She loves it. She's fascinated by it, her main complaint is that she loses track of time playing with it. She's using the Facebook.app (iPhone, double sized -- which is a feature, see below) to follow me and she composed her first email since her macular degeneration progressed.
She manages to drop it into conversations. The amazement and envy of a young supermarket employee is priceless.
As with her 2007 Mac Mini, which is increasingly hard for her to operate, I've written up a user guide for Grandma's Accessible iPad.
Very quickly (for time is short!) here are some related observations in bullet form:
- Games are a a good way to learn basic motions. She likes Solitaire, I paid a few dollars for an ad-free product.
- Ad-supported products are NOT elder-friendly. They're too unpredictable and confusing.
- Her devices are enrolled in MobileMe, one of our family accounts. I have a "GrandMa" user account on my laptop that syncs with that MobileMe account. That lets me remotely manager her contacts and calendar from my laptop. I'd use "Back to my Mac" from that laptop but I didn't have time to make it work with her ISP (currently blocks needed ports).
- Old-fashioned desktop-oriented web apps are the most accessible apps because they zoom very nicely. Mobile web apps are the least accessible low vision apps because they don't scale at all (pinch expand doesn't work) and they don't even have configurable fonts.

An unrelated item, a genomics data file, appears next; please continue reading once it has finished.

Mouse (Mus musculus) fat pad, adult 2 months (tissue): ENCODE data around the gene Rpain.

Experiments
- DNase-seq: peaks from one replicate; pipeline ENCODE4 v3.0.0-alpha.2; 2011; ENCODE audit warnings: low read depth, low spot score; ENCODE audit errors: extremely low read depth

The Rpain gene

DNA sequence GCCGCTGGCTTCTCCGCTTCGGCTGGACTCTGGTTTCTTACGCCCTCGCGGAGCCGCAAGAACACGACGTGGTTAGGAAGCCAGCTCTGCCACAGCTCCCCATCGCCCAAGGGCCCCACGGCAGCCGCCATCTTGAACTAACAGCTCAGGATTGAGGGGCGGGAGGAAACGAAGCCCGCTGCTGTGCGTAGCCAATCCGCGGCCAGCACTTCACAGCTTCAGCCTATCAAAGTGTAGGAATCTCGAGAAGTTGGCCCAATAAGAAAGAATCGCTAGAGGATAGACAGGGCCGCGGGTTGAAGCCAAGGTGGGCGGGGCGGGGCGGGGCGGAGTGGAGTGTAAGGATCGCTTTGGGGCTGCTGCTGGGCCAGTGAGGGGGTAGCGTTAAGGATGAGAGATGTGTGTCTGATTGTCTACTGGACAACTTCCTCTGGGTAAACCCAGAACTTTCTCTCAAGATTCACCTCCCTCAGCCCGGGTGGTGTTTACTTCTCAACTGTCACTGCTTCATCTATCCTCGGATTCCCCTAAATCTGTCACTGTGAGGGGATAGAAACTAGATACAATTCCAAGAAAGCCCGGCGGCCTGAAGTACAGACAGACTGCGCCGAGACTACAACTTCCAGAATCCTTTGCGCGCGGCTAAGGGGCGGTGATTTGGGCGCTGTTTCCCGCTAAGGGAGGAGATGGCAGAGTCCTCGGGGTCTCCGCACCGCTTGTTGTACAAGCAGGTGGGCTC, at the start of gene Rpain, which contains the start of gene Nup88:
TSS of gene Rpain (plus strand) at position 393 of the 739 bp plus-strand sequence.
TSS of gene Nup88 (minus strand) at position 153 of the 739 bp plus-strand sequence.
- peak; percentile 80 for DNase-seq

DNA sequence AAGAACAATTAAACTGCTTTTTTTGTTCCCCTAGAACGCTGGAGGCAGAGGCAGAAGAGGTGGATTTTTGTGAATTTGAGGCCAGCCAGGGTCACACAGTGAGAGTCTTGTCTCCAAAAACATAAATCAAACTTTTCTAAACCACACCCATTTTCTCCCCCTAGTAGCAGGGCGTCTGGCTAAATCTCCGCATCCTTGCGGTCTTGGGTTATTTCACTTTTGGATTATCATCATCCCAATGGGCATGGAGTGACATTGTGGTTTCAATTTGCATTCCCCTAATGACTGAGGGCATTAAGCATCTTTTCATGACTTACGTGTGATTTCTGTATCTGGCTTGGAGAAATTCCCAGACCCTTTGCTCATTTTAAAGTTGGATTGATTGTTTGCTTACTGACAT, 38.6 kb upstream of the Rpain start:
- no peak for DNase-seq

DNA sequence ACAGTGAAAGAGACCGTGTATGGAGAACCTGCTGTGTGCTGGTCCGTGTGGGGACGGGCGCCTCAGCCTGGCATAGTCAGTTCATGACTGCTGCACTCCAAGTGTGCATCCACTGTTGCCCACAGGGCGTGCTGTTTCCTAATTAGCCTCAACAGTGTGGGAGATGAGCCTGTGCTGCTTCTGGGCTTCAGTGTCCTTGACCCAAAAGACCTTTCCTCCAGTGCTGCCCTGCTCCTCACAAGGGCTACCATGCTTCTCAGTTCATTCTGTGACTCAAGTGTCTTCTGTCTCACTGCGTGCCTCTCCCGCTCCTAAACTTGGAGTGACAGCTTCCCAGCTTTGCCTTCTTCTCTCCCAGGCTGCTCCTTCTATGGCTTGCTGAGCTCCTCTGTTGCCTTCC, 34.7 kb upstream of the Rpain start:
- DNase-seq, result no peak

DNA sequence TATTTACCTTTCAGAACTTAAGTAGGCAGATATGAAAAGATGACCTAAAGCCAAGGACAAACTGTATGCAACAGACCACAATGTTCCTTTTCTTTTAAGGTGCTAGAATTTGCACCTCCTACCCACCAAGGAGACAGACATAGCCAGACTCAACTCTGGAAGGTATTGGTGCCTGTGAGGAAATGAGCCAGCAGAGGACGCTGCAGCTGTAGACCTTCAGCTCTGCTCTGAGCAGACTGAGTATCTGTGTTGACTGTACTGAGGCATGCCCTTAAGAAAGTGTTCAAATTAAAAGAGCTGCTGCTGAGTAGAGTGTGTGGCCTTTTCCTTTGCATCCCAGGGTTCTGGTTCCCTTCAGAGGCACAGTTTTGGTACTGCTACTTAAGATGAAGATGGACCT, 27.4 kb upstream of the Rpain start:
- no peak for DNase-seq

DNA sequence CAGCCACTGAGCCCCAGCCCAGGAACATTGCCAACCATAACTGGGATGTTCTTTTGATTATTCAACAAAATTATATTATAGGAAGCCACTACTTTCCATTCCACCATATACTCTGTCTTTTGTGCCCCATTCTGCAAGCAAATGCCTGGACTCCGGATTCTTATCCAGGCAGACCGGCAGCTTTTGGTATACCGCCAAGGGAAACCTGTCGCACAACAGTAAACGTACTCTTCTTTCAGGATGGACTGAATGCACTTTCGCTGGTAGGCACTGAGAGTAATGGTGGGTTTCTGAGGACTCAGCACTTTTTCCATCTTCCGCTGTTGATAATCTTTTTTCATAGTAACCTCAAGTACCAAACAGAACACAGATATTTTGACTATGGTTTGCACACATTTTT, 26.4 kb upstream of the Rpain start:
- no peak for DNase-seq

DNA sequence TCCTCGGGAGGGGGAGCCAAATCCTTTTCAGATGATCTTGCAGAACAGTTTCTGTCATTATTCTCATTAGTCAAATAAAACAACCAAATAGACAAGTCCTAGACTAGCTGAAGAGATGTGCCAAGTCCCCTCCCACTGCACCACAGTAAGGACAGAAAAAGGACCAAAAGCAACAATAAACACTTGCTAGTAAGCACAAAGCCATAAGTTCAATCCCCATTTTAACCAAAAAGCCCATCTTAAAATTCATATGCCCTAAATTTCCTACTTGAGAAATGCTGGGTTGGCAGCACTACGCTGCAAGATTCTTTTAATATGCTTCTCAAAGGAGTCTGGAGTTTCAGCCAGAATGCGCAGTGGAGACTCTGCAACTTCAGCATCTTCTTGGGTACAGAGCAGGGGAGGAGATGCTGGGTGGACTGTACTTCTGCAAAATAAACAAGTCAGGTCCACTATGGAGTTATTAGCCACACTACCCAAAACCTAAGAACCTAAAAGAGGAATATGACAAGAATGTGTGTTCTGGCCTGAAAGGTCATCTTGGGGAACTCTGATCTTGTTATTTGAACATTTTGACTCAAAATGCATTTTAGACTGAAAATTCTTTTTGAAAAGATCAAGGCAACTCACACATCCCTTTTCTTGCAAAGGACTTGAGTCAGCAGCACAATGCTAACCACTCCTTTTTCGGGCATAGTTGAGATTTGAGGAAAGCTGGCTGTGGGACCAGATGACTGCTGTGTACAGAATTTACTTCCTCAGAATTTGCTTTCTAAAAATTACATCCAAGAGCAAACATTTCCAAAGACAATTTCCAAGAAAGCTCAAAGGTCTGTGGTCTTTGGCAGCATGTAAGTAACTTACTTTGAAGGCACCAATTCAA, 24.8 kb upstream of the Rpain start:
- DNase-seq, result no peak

- Web apps that require authentication are a REAL problem. She absolutely cannot manage passwords. (Almost nobody can, really.)
- iPhone apps with retina-displays support set to double size are PERFECT for her. Very large UI, very simple UI.
- The more "features" in the OS the more troublesome. There's nothing in iOS 4 that is good for her -- it's just more complex (multitasking, "folders", etc). More features means more "traps" -- unexpected behaviors. (Like the "wiggles" if you rest a digit on an icon, but at least I could explain that.)
- It's really annoying that Apple made "zoom" (a very weak feature) incompatible with VoiceOver. They should at least use a rotor gesture for the VoiceOver screen blank feature so the triple finger tap could zoom.
- Apple's Mail.app is very hard to use with low vision. She has to pull out a magnifying glass (which is a feature of the iPad, they don't work well with desktop screens). Apple's font scaling only shows up in the message, nowhere else. It's really not a very user-friendly app.
See also these related posts (first 4 are iPad, 5th is OS X desktop):
- Accessible iPad - the best apps are web apps
- iPad user guide: accessibility and more
- iPad for low vision elderly
- Amazon Kindle for iPad - Accessibility fail
- OS X accessibility - radio shortcuts, shortcut cleanup, voice over and magnify
- OS X and Mac Mini tutorial and configuration guide - low vision elderly